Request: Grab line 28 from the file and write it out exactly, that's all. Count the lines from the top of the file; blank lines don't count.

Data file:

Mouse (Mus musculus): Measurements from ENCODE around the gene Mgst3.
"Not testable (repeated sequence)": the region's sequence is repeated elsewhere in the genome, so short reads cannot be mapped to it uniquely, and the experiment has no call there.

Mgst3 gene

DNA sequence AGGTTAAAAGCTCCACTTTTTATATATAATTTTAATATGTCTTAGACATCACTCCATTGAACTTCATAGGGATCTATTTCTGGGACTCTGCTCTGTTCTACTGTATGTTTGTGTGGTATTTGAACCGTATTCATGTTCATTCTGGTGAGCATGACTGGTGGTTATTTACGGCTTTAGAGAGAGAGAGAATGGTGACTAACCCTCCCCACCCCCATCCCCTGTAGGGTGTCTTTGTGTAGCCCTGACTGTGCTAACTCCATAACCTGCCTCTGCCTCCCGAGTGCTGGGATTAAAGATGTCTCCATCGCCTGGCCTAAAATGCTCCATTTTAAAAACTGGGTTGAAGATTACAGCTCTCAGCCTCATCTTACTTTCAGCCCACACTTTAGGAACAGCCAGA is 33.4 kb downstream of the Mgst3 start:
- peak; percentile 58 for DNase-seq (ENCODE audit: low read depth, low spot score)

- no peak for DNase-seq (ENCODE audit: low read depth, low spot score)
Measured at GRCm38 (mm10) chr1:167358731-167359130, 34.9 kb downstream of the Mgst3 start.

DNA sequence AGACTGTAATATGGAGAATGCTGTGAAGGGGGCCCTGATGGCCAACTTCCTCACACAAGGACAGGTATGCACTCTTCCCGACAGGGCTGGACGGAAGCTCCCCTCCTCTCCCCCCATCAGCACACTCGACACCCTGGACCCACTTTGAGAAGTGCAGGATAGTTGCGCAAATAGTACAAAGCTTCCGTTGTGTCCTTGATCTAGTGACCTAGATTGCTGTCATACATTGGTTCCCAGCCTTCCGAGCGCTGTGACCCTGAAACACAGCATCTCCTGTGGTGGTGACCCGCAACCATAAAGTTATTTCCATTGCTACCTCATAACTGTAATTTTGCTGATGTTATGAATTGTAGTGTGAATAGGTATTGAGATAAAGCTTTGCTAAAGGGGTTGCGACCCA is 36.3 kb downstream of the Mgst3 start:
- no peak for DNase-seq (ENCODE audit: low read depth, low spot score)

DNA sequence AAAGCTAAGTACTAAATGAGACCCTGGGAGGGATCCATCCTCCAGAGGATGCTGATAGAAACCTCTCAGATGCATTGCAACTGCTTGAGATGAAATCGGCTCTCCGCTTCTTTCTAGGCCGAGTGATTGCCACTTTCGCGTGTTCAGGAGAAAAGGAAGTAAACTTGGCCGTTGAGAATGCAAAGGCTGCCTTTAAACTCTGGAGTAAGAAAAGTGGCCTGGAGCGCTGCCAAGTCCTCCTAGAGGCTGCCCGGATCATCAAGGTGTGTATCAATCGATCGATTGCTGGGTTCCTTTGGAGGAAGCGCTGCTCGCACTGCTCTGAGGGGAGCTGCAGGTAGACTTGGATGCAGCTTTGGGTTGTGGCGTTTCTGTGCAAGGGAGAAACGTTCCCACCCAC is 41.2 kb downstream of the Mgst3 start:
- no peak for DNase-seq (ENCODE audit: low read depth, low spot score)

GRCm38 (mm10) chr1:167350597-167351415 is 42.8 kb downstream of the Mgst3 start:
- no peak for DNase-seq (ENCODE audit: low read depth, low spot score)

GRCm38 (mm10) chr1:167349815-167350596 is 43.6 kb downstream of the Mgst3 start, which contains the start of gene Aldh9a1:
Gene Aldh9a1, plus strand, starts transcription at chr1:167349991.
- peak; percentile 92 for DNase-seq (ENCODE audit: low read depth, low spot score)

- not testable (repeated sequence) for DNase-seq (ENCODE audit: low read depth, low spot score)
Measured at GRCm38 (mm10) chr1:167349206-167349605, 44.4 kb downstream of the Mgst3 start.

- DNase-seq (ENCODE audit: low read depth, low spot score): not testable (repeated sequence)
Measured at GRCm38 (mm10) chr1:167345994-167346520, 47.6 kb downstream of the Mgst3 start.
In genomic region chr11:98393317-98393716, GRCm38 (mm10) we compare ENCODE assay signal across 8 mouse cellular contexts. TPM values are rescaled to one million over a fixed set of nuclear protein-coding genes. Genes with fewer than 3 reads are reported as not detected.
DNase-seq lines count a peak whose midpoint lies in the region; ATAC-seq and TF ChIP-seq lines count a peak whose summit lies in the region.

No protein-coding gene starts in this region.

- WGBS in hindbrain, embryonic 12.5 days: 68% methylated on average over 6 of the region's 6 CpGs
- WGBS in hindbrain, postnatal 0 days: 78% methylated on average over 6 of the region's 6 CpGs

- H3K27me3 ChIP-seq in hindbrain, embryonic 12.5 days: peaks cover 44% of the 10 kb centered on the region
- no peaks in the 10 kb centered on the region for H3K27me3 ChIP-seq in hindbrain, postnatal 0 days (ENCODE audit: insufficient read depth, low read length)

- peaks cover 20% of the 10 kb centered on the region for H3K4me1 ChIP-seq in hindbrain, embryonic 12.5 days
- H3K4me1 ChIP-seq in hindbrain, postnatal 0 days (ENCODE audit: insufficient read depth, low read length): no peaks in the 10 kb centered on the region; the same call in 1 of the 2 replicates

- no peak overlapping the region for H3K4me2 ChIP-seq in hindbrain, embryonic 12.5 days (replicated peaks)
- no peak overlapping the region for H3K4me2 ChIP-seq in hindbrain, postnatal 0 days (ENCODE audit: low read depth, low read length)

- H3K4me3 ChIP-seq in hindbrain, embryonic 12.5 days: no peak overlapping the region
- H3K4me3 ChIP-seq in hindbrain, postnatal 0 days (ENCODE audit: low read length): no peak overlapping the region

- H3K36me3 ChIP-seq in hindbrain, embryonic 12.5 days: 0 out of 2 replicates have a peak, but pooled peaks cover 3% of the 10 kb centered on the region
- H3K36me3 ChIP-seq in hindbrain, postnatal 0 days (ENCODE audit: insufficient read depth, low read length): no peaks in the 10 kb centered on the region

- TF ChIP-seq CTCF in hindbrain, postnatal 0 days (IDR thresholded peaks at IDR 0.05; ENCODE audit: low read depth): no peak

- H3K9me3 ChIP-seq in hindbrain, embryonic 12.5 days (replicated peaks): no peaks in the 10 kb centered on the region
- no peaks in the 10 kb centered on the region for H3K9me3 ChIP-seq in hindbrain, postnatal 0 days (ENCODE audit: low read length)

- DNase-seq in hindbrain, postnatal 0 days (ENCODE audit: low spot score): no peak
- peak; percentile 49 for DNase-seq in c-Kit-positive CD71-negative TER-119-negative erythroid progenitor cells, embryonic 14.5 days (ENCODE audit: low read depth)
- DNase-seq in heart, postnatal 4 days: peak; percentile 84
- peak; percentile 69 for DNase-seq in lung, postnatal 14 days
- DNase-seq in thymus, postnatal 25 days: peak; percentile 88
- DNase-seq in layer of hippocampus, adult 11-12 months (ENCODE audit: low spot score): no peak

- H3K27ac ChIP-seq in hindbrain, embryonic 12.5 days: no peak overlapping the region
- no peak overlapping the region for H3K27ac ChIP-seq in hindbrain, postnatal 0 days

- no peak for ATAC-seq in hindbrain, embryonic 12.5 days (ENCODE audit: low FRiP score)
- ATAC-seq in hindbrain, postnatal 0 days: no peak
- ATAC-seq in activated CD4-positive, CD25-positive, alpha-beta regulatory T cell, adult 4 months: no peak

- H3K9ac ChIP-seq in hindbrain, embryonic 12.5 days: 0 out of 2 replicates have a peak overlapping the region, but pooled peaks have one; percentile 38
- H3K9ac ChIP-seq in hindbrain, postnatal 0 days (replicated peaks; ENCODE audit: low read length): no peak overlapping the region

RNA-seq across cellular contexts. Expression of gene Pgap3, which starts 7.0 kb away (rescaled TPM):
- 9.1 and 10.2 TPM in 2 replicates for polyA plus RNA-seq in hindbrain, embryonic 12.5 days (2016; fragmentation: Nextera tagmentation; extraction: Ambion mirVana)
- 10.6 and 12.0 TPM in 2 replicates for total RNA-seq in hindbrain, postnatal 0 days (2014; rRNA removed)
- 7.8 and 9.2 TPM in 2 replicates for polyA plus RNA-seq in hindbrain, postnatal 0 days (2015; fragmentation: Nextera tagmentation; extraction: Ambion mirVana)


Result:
- peaks cover 20% of the 10 kb centered on the region for H3K4me1 ChIP-seq in hindbrain, embryonic 12.5 days